Writing Strategies


Pyramid Writing Strategy (August 2020)


Are you not quite sure what to write about or how to get started ?

Try this personal pyramid strategy.


• Identify a general topic, something you would like to further understand. It can be specific or vague.


• Draw a triangle with one block on the top level. In this block place your answer to the question:

           How do I want to feel when I go to sleep tonight ?


• In the two blocks on the 2nd level, place your answers to the question:

          What are the two greatest obstacles that I am facing ?


• In the three blocks on the 3rd level, place your answers to the question:

         What sources of support are available to me ?


• In the four blocks on the 4th level, place your answers to the question:

         What strengths do I have for dealing with stressful times ?



When you have finished, you will have ten options for what to write about.

You can then write about any or all of them.

Be open to where your writing may take you. Your writing may or may not relate to the original topic.



Example topic: How does the person in this example deal with their frustration about COVID restrictions ?

LEVEL 1—How does the person in this example want to feel when they go to sleep tonight ?

LEVEL 2—What are the two greatest obstacles that the person in this example is facing ?

LEVEL 3—What sources of support are available to the person in this example ?

LEVEL 4—What strengths does the person in this example have for dealing with stressful times ?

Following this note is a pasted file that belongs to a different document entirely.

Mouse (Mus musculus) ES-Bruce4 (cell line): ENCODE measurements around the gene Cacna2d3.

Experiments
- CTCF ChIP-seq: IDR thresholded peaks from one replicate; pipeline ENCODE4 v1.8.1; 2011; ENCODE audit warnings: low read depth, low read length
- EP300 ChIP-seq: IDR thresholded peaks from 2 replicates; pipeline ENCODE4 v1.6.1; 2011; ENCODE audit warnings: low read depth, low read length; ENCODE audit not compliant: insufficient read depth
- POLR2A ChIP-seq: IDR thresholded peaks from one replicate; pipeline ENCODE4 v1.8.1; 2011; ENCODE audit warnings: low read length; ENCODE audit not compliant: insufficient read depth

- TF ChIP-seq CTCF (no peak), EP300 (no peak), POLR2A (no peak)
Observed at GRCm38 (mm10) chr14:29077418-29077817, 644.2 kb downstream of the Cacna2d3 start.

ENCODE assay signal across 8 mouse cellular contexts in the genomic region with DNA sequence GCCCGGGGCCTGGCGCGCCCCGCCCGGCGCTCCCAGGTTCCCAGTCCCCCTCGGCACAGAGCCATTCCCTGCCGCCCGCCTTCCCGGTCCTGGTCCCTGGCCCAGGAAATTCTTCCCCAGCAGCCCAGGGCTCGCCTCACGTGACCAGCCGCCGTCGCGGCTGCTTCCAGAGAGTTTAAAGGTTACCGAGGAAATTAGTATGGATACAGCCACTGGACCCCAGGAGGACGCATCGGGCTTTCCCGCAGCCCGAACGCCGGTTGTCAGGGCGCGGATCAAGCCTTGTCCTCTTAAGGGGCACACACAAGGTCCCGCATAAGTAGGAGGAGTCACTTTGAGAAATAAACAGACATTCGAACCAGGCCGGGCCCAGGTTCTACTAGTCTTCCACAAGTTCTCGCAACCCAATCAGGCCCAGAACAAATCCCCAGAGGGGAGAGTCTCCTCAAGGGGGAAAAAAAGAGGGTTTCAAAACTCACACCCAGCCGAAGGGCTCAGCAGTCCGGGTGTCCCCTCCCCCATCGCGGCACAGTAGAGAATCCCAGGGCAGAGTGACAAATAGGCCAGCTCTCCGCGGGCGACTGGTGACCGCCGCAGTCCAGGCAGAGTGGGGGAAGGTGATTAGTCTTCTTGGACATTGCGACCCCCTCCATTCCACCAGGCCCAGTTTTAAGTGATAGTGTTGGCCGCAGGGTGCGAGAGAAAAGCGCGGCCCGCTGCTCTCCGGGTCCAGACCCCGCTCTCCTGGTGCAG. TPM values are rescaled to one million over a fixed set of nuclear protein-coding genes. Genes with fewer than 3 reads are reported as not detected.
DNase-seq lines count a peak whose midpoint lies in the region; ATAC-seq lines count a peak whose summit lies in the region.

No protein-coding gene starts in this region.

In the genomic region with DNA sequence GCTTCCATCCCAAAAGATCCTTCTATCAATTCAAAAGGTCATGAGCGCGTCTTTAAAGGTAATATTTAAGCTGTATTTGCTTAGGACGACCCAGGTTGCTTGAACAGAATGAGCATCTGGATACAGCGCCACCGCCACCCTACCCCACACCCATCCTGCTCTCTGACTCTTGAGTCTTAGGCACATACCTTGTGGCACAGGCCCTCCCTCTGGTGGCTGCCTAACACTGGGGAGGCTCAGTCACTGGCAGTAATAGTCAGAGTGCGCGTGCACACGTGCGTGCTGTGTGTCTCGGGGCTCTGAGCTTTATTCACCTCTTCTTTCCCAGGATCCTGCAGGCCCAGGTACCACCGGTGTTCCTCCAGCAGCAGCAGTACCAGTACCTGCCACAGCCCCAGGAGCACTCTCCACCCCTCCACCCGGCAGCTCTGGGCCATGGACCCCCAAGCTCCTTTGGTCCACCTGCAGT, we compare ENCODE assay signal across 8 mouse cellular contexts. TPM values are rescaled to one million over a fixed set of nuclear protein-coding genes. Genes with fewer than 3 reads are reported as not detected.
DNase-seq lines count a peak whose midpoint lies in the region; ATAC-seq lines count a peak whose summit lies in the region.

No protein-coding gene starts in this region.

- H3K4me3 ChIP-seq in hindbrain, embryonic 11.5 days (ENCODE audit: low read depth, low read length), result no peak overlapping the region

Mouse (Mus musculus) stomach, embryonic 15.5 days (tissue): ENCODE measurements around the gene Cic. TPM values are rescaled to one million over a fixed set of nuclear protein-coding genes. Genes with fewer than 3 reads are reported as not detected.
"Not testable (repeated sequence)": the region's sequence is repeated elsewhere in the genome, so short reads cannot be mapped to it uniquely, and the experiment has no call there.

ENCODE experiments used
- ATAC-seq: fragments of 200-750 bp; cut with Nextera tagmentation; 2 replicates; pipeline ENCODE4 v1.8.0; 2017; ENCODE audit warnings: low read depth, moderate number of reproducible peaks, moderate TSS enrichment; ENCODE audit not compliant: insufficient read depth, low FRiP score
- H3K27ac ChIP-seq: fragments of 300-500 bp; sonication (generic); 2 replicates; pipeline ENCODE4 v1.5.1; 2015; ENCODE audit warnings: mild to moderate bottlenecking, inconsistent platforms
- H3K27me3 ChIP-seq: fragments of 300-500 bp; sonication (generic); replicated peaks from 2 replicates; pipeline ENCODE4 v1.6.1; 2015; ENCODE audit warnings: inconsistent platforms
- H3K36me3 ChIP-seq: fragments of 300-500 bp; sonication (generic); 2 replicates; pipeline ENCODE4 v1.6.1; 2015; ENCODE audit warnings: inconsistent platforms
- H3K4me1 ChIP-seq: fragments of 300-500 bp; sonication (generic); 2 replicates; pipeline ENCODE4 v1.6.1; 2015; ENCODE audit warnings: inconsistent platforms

Adapted from Robert McDowell’s personal pyramid, found in – Poetry as Spiritual Practice




Story Writing Strategy  (October 2020)

Think of a setting in which there is tension, adversity, or uncertainty. It can be in the past, the present, or even the future. For a few minutes write about the context. Take the potential reader to the situation. Where are you? Who else is there? What are you seeing? Pay attention to details of your senses. Notice color, shape, time of day? What if any, smells, are there? What sounds can you hear? What is happening that is a concern? What happens that changes what is expected? What twist occurs? What is it that is funnier, easier, or possible that wasn’t evident initially.

Your stories may or may not be private. If you want to share them, send them along to Prairie Wind or share them with a friend or member of your family. Invite others to share a story.



List Strategy  (November 2020)

Lists may seem so ordinary, so mundane. Yet, writing lists can be enormously helpful in giving our lives direction, identifying targets of gratitude and recovering memories.


This month’s theme is “joy”. This month’s writing strategy is “writing lists”. As you experiment with one of more of the lists below, notice the interaction between the two. As you write lists about joy, past, present or future, notice how you body responds? Notice how you feel if take a moment with each item on the list. “Enjoy” your reflections on joy.


Answer any or all of the questions using lists:


What five moments of joy come to mind quickly?

What would bring you joy to write about?

What do you imagine would bring you joy that you have not yet experienced?

What photographs or images do you think capture joy?

To whom might you bring joy to today, how might you do it?

What task would bring you joy today if you re-framed it as a privilege, shifting from “I have to” to “I get to”?

If you were in charge of developing a “joy menu” for people in quarantine because of COVID, what would be on the menu for them to order?


If you really enjoy “lists” you might want to experiment with a journal that specifically uses “lists”. This is a link to 52 Lists for Happiness: A Weekly Journaling Inspiration for Positivity, Balance, and Joy by Moorea Seal.




Special Offers

With proof of purchase of 10 or more books, Ronna offers a free, 40 minute conference session.